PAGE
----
A Postpartum Doula’s role is to provide postpartum support for mother and newborn. The doula will offer her guidance and support to the mother the next few hours after birth. And continue on with one or more home visits. The family benefits from her gentle guidance and provides a role model for the mother. She takes care of the needs of both mother and newborn, even helping in light household chores so that the family can concentrate on adjusting with the baby.
We recommend families to ask their candidate doula the following questions during the interview:
- How many hours of training have you had? Are you certified, and if yes from where?
- Do you have one or more back up doulas in case you will not be available? (Optional: Is it possible to meet your back-up doula? Does she have the same rates as you? Do you have the same philosophy about supporting women after childbirth?)
- How many families have you supported postpartum? What is your experience as a doula?
- What is your philosophy about parenting, breastfeeding, supporting families after childbirth?
- What do you know about postpartum care?
- What are your roles as a postpartum doula? (Important!)
- When will you join us to assist after childbirth? Will you be there at the hospital or will you be meeting us at home?
- Are you also a lactation consultant? Do you offer breastfeeding support?
- Will you help feed and sleep train the baby?
- Are you willing to shoulder light household chores are while you are on-duty?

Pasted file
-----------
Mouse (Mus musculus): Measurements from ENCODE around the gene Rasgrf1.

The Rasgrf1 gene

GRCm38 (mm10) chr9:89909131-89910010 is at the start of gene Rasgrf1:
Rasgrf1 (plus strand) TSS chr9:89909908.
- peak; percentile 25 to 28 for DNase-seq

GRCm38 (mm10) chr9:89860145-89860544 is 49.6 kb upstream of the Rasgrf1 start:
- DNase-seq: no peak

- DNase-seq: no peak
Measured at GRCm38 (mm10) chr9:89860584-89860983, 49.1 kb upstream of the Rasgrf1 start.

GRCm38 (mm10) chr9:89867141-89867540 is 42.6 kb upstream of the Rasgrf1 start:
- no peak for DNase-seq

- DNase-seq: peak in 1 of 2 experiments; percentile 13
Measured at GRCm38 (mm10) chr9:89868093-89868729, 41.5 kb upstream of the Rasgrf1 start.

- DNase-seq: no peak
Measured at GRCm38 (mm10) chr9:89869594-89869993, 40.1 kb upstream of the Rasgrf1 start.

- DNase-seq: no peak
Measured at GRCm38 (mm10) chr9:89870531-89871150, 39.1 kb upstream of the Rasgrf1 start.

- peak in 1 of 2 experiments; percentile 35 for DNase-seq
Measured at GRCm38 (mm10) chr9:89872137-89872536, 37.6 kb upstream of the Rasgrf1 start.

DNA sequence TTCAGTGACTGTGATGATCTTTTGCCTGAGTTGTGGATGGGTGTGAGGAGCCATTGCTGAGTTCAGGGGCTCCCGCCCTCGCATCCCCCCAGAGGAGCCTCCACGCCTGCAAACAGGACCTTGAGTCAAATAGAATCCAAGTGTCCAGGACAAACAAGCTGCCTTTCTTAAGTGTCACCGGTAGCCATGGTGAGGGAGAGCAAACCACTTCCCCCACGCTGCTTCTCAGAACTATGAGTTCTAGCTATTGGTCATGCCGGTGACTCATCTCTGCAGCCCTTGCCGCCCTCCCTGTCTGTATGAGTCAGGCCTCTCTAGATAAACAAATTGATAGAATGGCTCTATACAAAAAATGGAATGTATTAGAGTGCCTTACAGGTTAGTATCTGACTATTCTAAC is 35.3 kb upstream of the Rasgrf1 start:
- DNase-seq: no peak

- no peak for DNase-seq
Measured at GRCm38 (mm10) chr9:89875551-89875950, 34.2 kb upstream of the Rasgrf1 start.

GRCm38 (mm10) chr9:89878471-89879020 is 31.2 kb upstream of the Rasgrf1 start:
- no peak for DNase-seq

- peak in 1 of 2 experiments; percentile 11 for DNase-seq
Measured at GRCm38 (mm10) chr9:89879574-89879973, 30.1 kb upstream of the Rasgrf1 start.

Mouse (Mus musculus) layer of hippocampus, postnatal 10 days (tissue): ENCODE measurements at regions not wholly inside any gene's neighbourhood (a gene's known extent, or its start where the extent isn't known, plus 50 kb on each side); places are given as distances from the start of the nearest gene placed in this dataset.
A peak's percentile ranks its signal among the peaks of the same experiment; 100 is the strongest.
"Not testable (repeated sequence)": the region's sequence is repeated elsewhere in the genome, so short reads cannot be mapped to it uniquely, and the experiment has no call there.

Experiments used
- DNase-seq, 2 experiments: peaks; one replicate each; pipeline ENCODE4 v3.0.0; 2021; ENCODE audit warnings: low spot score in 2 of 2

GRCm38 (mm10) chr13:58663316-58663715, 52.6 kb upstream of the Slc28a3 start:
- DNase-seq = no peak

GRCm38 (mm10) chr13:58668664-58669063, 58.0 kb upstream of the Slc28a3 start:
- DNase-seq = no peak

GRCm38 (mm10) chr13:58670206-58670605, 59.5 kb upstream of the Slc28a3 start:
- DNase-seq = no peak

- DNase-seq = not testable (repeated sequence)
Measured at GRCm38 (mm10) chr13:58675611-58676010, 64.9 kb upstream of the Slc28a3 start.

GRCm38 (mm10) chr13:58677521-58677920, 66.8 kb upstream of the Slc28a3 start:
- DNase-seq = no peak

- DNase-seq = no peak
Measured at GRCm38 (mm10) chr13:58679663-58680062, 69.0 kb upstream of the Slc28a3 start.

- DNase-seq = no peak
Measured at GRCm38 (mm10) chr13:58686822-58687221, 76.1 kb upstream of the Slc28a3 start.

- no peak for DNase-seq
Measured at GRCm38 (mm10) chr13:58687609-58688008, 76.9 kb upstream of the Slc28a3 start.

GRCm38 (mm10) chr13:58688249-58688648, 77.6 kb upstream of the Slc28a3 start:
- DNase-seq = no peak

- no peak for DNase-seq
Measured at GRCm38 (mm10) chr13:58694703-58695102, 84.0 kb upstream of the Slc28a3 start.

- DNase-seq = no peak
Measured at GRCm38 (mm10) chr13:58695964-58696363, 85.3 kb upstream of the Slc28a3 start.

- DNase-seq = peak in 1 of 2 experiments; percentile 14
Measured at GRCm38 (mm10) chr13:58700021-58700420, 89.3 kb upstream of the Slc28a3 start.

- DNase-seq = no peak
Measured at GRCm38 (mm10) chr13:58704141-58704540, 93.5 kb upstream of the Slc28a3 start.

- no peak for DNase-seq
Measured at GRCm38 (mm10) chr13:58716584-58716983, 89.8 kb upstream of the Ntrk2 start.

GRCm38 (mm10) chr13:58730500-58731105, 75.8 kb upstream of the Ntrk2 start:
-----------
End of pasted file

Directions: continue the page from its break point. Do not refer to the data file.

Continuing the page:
- Are you available to answer our calls for questions and concerns postpartum even if you are not on-duty?
- Are we going to have a discussion about parenting a newborn? Will you be able to answer other related questions we might have at this point?
- Can you provide us with testimonials and character references?
We advise you to meet a candidate postpartum doula when asking these questions. This is because you can make a better decision if your family will be able to work with her. There are mothers who want someone who is knowledgeable and has a good amount of experience. Some families choose a doula because they are compatible and comfortable with them. In a face-to-face interview, you can see for yourself if they are able to communicate well and express their thoughts clearly. It is also important that they are good listeners. If you feel that the prospective postpartum doula is not giving enough information, ask them to clarify and expound their work. It will also help if you tell them the kind of support you need postpartum.
If you are a soon-to-be mom who is thinking about getting a doula after you have given birth, Doulapreneur has you covered with our Postpartum Doula FAQs.